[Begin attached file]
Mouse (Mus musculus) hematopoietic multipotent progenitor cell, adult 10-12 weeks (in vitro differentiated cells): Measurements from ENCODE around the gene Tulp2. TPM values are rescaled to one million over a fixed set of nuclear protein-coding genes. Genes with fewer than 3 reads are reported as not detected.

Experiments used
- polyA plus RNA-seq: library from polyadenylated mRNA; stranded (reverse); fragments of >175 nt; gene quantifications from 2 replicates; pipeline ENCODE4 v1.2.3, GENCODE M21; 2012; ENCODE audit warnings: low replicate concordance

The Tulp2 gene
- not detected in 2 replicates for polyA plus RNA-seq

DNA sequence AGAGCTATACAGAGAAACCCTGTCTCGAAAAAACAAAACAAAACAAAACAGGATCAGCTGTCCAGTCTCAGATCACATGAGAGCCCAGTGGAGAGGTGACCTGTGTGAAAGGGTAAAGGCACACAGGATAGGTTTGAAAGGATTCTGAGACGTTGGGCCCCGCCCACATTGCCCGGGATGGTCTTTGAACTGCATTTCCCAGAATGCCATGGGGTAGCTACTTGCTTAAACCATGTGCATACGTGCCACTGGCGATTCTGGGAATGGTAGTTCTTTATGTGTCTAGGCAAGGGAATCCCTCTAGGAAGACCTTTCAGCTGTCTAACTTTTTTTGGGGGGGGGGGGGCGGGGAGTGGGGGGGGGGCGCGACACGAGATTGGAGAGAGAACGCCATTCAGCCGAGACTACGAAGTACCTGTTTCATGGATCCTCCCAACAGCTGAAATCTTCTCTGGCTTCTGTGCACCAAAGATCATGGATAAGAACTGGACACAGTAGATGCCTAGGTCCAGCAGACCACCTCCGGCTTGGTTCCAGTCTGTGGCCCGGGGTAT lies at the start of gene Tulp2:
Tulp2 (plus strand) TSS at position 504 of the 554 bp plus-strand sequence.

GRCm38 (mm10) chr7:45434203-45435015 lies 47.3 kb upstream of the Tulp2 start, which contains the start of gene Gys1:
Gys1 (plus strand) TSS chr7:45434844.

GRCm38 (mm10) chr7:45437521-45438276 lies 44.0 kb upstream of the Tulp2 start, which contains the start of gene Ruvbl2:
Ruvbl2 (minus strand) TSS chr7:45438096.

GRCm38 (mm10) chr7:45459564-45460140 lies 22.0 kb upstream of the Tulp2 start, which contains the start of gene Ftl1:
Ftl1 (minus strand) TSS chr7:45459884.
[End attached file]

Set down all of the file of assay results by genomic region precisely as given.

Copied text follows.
Mouse (Mus musculus) hematopoietic multipotent progenitor cell, adult 10-12 weeks (in vitro differentiated cells): Measurements from ENCODE around the gene Tulp2. TPM values are rescaled to one million over a fixed set of nuclear protein-coding genes. Genes with fewer than 3 reads are reported as not detected.

Experiments used
- polyA plus RNA-seq: library from polyadenylated mRNA; stranded (reverse); fragments of >175 nt; gene quantifications from 2 replicates; pipeline ENCODE4 v1.2.3, GENCODE M21; 2012; ENCODE audit warnings: low replicate concordance

The Tulp2 gene
- not detected in 2 replicates for polyA plus RNA-seq

DNA sequence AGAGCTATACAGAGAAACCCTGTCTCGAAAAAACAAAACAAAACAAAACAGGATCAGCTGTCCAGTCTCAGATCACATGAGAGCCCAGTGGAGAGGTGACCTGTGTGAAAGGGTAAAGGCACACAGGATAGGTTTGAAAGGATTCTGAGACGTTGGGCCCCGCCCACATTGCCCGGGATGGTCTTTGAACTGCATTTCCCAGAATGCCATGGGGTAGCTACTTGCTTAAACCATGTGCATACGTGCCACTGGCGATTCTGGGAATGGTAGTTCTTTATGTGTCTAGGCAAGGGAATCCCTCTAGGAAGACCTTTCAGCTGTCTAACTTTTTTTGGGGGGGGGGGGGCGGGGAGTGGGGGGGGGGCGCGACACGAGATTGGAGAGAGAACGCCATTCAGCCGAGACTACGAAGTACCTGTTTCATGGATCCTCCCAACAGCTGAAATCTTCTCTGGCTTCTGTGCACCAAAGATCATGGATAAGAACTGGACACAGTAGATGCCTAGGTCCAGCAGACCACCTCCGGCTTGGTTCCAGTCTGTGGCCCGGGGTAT lies at the start of gene Tulp2:
Tulp2 (plus strand) TSS at position 504 of the 554 bp plus-strand sequence.

GRCm38 (mm10) chr7:45434203-45435015 lies 47.3 kb upstream of the Tulp2 start, which contains the start of gene Gys1:
Gys1 (plus strand) TSS chr7:45434844.

GRCm38 (mm10) chr7:45437521-45438276 lies 44.0 kb upstream of the Tulp2 start, which contains the start of gene Ruvbl2:
Ruvbl2 (minus strand) TSS chr7:45438096.

GRCm38 (mm10) chr7:45459564-45460140 lies 22.0 kb upstream of the Tulp2 start, which contains the start of gene Ftl1:
Ftl1 (minus strand) TSS chr7:45459884.